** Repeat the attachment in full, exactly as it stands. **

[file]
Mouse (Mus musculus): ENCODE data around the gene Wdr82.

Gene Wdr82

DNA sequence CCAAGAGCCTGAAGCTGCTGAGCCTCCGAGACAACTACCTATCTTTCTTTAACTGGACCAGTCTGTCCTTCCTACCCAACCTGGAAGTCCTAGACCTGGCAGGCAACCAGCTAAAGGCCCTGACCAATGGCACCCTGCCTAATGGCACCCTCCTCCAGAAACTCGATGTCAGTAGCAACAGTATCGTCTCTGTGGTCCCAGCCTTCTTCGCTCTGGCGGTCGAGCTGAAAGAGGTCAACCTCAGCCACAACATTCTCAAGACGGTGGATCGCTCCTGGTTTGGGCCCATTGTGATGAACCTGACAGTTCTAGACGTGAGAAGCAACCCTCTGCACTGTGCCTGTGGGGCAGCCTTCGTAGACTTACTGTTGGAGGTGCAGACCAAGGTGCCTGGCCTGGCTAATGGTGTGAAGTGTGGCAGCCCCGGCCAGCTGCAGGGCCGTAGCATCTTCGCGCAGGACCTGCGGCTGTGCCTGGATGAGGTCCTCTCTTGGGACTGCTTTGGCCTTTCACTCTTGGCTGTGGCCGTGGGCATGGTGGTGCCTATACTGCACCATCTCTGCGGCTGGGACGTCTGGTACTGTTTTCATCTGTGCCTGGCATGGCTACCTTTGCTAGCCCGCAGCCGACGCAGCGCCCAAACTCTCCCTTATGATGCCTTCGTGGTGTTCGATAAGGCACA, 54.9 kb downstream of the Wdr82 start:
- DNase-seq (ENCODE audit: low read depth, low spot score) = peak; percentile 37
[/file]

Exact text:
Mouse (Mus musculus): ENCODE data around the gene Wdr82.

Gene Wdr82

DNA sequence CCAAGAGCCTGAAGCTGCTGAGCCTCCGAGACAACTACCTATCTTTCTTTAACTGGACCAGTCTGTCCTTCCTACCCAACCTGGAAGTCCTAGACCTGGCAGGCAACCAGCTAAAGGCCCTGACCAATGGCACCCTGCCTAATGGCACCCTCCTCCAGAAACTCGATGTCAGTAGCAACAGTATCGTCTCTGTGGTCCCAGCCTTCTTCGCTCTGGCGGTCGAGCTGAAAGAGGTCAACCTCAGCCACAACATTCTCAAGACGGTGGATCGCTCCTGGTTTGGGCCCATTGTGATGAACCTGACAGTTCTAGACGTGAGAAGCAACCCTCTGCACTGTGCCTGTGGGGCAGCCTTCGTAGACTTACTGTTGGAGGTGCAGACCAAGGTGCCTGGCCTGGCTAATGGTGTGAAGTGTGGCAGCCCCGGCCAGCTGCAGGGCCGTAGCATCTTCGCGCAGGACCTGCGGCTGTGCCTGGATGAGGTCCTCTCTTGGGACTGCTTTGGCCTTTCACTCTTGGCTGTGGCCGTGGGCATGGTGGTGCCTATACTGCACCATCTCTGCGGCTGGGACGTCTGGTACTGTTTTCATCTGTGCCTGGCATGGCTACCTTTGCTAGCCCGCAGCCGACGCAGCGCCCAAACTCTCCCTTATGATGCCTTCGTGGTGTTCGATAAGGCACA, 54.9 kb downstream of the Wdr82 start:
- DNase-seq (ENCODE audit: low read depth, low spot score) = peak; percentile 37